This paper considers the capacity of a diffusion-based molecular communication link assuming the receiver uses chemical reactions. The key contribution is we show that enzymatic reaction cycles, which is a class of chemical reactions commonly found in cells consisting of a forward and a backward enzymatic reaction, can improve the capacity of the communication link. The technical difficulty in analyzing enzymatic reaction cycles is that their reaction rates are nonlinear. We deal with this by assuming that the amount of certain chemicals in the enzymatic reaction cycle is large. In order to simplify the problem further, we use singular perturbation to study a particular operating regime of the enzymatic reaction cycles. This allows us to derive a closed-form expression of the channel gain. This expression suggests that we can improve the channel gain by increasing the total amount of substrate in the enzymatic reaction cycle. By using numerical calculations, we show that the effect of the enzymatic reaction cycle is to increase the channel gain and to reduce the noise, which results in a better signal-to-noise ratio and in turn a higher communication capacity. Furthermore, we show that we can increase the capacity by increasing the total amount of substrate in the enzymatic reaction cycle.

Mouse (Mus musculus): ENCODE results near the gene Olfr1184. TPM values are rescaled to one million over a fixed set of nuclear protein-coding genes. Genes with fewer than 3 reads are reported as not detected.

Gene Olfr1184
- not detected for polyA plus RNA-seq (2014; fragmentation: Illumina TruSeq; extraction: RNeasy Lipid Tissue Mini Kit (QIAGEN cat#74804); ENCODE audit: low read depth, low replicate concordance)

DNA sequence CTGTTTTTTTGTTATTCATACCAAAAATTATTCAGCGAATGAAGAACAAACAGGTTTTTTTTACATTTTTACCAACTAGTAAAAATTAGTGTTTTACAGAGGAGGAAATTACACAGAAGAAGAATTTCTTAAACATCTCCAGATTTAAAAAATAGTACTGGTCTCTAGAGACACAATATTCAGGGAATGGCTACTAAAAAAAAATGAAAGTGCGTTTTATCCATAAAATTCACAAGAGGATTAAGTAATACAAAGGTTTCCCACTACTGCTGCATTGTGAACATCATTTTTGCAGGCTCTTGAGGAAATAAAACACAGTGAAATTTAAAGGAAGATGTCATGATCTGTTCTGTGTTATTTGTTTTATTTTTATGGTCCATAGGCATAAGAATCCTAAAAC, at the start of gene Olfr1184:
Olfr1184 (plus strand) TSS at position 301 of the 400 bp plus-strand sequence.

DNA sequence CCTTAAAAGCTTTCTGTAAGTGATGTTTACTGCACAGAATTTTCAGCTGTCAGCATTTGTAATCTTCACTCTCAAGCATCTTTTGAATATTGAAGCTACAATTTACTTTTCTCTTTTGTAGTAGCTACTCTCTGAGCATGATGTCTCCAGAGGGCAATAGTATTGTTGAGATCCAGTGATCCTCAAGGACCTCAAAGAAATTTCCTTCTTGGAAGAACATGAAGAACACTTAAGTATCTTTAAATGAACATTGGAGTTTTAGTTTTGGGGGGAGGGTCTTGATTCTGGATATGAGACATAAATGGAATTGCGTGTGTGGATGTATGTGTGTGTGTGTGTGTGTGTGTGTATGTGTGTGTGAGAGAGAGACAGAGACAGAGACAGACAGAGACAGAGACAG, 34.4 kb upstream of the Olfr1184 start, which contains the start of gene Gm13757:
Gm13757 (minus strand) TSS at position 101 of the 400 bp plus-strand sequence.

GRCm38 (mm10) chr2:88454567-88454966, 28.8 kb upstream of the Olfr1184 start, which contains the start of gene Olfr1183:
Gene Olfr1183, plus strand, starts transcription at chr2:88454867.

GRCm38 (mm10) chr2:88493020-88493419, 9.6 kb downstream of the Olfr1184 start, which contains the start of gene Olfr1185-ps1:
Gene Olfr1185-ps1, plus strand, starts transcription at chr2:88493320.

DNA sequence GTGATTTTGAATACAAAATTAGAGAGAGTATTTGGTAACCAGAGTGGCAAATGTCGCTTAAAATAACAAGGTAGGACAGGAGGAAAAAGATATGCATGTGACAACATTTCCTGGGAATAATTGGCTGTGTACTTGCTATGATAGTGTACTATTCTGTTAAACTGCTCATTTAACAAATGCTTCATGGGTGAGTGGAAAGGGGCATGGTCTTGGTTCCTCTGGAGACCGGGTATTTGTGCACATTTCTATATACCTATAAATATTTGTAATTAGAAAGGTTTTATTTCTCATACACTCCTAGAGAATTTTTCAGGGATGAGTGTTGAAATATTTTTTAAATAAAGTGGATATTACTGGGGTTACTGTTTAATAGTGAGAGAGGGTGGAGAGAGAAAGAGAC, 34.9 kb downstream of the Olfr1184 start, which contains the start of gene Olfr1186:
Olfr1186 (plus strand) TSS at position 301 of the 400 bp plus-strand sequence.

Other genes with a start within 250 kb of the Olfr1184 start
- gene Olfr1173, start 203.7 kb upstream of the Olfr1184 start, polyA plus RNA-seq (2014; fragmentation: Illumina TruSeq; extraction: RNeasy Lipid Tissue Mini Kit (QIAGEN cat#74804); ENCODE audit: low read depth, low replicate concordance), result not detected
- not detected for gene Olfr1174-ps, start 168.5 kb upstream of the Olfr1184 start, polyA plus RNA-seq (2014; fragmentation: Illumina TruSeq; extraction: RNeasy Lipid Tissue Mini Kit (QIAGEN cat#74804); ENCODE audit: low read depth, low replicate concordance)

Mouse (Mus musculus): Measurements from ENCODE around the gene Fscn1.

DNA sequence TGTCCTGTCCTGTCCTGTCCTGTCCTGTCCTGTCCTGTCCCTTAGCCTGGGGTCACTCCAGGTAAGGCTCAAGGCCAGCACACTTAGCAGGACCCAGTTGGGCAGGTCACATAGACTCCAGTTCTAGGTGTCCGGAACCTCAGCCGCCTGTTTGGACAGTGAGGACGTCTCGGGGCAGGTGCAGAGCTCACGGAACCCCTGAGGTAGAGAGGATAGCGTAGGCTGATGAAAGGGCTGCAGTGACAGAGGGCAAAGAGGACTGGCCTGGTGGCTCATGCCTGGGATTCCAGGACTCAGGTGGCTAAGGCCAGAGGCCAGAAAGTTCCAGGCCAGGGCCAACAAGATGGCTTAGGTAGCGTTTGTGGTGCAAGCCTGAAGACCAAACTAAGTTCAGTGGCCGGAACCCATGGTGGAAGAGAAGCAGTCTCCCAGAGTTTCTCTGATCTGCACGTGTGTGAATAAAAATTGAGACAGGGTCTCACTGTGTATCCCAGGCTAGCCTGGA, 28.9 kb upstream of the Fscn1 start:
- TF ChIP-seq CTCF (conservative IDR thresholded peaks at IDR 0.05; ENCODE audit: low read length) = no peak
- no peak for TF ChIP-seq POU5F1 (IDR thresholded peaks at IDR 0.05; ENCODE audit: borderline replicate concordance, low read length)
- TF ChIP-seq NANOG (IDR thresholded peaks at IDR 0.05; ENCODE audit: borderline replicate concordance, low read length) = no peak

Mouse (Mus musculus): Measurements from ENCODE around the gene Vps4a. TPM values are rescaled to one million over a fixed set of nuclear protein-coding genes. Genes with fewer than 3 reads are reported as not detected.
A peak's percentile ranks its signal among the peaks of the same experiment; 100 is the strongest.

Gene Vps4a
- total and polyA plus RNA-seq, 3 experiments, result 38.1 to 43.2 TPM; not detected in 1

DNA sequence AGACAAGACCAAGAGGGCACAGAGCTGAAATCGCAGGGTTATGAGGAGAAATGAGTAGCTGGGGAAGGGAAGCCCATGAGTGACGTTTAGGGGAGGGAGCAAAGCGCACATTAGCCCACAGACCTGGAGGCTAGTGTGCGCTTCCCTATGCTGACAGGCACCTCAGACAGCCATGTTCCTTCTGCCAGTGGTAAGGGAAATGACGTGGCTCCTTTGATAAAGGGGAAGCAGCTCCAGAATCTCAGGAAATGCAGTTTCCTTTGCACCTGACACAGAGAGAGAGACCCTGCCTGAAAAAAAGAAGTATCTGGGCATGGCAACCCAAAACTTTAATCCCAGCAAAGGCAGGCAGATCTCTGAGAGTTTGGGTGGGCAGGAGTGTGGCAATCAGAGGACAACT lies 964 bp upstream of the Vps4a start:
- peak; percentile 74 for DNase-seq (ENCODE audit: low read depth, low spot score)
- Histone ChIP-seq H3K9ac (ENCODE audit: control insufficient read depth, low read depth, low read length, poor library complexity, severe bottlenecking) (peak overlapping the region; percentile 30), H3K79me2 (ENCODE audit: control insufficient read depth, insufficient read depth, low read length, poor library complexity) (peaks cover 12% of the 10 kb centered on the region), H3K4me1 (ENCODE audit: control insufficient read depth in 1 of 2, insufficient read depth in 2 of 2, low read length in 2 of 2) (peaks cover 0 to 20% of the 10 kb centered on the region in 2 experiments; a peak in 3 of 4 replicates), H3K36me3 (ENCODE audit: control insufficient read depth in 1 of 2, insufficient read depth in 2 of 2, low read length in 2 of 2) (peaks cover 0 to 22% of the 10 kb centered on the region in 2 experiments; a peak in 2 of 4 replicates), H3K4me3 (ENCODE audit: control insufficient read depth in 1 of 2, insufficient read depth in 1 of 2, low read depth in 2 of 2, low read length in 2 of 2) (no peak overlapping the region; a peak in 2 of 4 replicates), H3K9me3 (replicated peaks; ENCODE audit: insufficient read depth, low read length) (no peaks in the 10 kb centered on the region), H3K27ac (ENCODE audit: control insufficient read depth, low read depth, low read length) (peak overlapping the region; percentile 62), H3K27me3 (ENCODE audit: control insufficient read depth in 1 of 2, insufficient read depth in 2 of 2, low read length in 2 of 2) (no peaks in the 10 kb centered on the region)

- chemical reaction based receiver
- communication capacity
- enzymatic reaction cycles
- Molecular communication
- signal-to-noise ratio